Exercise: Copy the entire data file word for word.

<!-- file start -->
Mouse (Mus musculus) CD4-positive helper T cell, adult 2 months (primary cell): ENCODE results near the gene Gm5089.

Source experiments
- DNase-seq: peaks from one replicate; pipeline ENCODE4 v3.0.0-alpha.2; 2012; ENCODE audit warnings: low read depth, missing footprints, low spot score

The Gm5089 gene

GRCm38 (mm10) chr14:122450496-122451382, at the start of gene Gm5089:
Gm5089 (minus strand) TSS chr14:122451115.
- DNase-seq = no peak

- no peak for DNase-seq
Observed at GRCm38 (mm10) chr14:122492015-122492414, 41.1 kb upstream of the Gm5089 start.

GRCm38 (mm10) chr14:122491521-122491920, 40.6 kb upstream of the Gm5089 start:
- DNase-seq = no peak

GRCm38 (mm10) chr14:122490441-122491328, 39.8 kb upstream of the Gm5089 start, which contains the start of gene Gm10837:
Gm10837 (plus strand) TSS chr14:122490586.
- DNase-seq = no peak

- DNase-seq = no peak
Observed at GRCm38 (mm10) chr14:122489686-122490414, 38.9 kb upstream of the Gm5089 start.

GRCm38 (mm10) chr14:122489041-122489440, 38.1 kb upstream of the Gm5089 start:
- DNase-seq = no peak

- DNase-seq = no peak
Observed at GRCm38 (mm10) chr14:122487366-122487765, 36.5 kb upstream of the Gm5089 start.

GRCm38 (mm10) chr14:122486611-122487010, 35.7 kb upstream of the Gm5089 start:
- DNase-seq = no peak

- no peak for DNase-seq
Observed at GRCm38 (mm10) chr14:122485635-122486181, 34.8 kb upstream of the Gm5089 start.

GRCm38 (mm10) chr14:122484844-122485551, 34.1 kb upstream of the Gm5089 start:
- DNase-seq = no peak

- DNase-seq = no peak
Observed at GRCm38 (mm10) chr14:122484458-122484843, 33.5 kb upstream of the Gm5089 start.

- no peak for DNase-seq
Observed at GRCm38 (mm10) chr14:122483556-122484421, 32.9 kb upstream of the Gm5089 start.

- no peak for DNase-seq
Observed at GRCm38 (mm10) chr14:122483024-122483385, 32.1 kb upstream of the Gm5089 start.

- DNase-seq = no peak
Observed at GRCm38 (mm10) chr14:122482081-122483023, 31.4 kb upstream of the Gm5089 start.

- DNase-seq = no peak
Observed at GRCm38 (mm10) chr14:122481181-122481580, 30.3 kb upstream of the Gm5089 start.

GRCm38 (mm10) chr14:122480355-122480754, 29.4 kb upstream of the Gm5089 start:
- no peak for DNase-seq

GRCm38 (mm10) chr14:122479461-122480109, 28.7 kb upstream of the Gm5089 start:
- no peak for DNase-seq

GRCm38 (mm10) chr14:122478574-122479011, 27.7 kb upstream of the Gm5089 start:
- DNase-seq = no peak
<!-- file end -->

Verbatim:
Mouse (Mus musculus) CD4-positive helper T cell, adult 2 months (primary cell): ENCODE results near the gene Gm5089.

Source experiments
- DNase-seq: peaks from one replicate; pipeline ENCODE4 v3.0.0-alpha.2; 2012; ENCODE audit warnings: low read depth, missing footprints, low spot score

The Gm5089 gene

GRCm38 (mm10) chr14:122450496-122451382, at the start of gene Gm5089:
Gm5089 (minus strand) TSS chr14:122451115.
- DNase-seq = no peak

- no peak for DNase-seq
Observed at GRCm38 (mm10) chr14:122492015-122492414, 41.1 kb upstream of the Gm5089 start.

GRCm38 (mm10) chr14:122491521-122491920, 40.6 kb upstream of the Gm5089 start:
- DNase-seq = no peak

GRCm38 (mm10) chr14:122490441-122491328, 39.8 kb upstream of the Gm5089 start, which contains the start of gene Gm10837:
Gm10837 (plus strand) TSS chr14:122490586.
- DNase-seq = no peak

- DNase-seq = no peak
Observed at GRCm38 (mm10) chr14:122489686-122490414, 38.9 kb upstream of the Gm5089 start.

GRCm38 (mm10) chr14:122489041-122489440, 38.1 kb upstream of the Gm5089 start:
- DNase-seq = no peak

- DNase-seq = no peak
Observed at GRCm38 (mm10) chr14:122487366-122487765, 36.5 kb upstream of the Gm5089 start.

GRCm38 (mm10) chr14:122486611-122487010, 35.7 kb upstream of the Gm5089 start:
- DNase-seq = no peak

- no peak for DNase-seq
Observed at GRCm38 (mm10) chr14:122485635-122486181, 34.8 kb upstream of the Gm5089 start.

GRCm38 (mm10) chr14:122484844-122485551, 34.1 kb upstream of the Gm5089 start:
- DNase-seq = no peak

- DNase-seq = no peak
Observed at GRCm38 (mm10) chr14:122484458-122484843, 33.5 kb upstream of the Gm5089 start.

- no peak for DNase-seq
Observed at GRCm38 (mm10) chr14:122483556-122484421, 32.9 kb upstream of the Gm5089 start.

- no peak for DNase-seq
Observed at GRCm38 (mm10) chr14:122483024-122483385, 32.1 kb upstream of the Gm5089 start.

- DNase-seq = no peak
Observed at GRCm38 (mm10) chr14:122482081-122483023, 31.4 kb upstream of the Gm5089 start.

- DNase-seq = no peak
Observed at GRCm38 (mm10) chr14:122481181-122481580, 30.3 kb upstream of the Gm5089 start.

GRCm38 (mm10) chr14:122480355-122480754, 29.4 kb upstream of the Gm5089 start:
- no peak for DNase-seq

GRCm38 (mm10) chr14:122479461-122480109, 28.7 kb upstream of the Gm5089 start:
- no peak for DNase-seq

GRCm38 (mm10) chr14:122478574-122479011, 27.7 kb upstream of the Gm5089 start:
- DNase-seq = no peak